Question: I noticed that in Bhagavat Sandarbha, Jiva Gosvami often emphasizes the topic of Bhagavan’s qualities as being intrinsic to His nature. There are at least 3 to 4 anucchedas dedicated to this topic. May I ask you to explain why Sri Jiva puts so much attention to this issue?

Answer: This is to refute the Advaitavadis (Mayavadis), followers of Sankaracarya, who think that Bhagavan does not have intrinsic qualities but acquired them by the influence of maya. This view was very prominent at Jiva Gosvami’s time. Therefore, he wants to uproot this misconception because this is a blockage in execution of pure devotion. Jiva Gosvami is making his base for Bhakti Sandarbha.

3 thoughts on “God’s Justice, Free Will and Choice”

  1. Pranam:

    Wrt second question, should not the term yadrcchaya be applied with certain conditions than keeping yadrcchaya as totally random and extremely open?

    Infact , http://vedabase.net/sb/11/20/11/ says a person fixed in duty , by chance, obtains bhakti. Hence not all get bhakti by some random means – in that sense GOD does not play dice. Of those who are fixed in duty, some by chance, get bhakti.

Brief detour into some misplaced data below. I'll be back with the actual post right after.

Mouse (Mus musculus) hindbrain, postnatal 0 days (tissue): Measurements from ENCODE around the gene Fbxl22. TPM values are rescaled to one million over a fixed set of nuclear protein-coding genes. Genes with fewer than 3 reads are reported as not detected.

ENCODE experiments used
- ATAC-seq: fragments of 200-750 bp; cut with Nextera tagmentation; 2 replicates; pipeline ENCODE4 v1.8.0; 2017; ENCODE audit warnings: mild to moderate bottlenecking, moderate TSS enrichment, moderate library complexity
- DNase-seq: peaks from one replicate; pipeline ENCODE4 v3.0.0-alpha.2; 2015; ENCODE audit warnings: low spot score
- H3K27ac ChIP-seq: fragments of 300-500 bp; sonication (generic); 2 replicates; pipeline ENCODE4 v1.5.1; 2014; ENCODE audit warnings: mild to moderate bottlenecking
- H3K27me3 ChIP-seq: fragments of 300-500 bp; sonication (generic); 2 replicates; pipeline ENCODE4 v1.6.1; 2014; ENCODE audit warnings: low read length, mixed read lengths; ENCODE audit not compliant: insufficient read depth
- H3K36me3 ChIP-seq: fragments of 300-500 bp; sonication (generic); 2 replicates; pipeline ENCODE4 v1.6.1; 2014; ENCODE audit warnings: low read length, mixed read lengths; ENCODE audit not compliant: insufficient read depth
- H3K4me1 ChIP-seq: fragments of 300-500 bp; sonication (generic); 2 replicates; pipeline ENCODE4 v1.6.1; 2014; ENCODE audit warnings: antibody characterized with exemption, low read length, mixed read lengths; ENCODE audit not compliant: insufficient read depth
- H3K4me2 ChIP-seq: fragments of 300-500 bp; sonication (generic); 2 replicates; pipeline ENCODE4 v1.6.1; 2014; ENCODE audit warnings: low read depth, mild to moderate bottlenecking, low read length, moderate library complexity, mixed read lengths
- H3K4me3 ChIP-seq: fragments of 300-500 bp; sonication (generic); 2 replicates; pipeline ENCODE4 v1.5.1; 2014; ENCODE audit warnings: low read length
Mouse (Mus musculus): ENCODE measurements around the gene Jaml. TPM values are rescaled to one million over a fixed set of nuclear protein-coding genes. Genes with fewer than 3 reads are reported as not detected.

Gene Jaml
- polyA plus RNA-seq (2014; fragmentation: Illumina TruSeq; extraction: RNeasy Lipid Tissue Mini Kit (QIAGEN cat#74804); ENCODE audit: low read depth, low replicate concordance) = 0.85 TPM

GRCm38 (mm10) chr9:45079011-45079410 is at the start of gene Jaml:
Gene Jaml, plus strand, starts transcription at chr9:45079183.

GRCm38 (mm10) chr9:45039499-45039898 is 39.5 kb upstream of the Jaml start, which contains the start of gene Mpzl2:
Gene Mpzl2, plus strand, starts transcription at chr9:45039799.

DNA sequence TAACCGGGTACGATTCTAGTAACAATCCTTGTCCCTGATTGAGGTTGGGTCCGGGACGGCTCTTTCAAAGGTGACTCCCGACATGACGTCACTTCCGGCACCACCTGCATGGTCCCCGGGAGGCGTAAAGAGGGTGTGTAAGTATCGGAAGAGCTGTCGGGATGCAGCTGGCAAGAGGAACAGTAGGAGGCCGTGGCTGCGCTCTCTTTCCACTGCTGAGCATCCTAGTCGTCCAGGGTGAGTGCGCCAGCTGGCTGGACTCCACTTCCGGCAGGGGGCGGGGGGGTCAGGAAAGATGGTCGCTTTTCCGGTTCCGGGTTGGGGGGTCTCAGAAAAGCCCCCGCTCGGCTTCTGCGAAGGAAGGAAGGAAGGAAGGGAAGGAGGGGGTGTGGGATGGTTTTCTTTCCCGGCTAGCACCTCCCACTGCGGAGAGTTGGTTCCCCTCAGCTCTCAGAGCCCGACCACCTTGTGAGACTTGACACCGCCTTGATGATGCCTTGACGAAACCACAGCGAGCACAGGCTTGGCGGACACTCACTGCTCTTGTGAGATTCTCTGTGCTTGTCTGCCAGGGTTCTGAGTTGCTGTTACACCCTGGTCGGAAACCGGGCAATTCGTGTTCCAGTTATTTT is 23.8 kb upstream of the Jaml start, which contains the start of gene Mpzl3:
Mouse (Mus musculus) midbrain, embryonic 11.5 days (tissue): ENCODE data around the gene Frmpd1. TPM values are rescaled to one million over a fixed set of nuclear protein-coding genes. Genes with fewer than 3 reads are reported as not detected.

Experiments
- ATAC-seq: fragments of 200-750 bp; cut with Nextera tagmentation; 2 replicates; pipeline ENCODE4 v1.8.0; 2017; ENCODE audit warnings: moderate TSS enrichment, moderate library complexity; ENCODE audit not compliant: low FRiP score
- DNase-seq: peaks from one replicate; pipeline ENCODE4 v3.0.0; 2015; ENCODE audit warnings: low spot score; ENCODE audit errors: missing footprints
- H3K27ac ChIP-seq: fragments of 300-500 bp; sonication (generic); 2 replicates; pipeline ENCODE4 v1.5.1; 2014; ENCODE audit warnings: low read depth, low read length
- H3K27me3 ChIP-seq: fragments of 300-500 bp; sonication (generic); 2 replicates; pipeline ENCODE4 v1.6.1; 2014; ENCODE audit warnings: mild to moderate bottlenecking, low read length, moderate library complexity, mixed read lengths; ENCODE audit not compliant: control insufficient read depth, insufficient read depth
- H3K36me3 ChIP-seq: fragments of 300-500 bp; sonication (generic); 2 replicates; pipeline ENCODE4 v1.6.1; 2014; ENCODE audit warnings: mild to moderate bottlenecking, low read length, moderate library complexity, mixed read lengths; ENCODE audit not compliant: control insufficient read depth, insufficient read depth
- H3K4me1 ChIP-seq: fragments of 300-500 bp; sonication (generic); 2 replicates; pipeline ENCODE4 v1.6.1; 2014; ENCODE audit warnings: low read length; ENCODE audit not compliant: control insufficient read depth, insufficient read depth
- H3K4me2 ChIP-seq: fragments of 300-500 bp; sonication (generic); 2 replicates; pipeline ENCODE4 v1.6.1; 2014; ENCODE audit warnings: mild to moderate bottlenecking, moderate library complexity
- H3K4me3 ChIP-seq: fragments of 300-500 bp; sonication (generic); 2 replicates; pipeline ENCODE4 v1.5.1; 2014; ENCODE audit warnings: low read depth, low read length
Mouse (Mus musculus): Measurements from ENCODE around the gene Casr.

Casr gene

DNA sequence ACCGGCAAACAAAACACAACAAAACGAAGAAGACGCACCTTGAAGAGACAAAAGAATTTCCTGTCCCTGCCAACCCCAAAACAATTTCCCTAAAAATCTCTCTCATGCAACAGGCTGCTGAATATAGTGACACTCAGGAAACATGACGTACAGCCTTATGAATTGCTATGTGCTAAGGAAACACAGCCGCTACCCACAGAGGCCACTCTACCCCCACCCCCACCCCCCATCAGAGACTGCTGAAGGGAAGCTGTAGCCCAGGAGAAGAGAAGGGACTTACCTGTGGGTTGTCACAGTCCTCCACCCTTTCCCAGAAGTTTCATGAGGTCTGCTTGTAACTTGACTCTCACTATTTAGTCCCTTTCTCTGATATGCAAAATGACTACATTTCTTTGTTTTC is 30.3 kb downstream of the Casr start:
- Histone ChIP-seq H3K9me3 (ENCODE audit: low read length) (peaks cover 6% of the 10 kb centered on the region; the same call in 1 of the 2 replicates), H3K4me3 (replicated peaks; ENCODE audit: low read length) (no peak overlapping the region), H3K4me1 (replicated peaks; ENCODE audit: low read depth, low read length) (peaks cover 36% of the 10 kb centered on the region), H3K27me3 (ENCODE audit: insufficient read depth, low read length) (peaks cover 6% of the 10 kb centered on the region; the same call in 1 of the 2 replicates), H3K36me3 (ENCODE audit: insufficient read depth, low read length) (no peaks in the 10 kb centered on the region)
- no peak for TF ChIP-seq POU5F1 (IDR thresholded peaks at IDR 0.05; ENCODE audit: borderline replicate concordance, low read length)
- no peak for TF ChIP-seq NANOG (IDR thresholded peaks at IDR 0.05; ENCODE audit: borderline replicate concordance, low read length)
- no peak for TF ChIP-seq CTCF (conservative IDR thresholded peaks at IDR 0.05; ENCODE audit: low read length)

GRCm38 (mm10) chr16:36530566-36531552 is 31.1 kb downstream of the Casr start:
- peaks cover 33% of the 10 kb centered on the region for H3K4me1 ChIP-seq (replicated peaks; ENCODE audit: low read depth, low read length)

Similarly mere steadfastness in duty does not guarantee bhakti.

    Also when one has taken bhakti , it implies one has completed all duties.

    Hence steadfastness in karma either in this life or previous life makes one eligible for mercy. This does not guarantee one mercy.

    Hence looking at these statements there must be “Then and therefore” rule before the start of inquiry into bhakti. In tradition/olden days learning of vedas by higher varnas is common . In those days there was no western education. Hence a student by default studies the whole veda and gets to know all the fruits spoken in the veda by mere knowledge of sanskrit. However he is not sure which fruit is best. He has only obtained some information based on the language and has not yet undergone veda vichara or detailed study.In order to strengthen and clarify his understanding , he inquires about brahman, if he chooses to know more about it.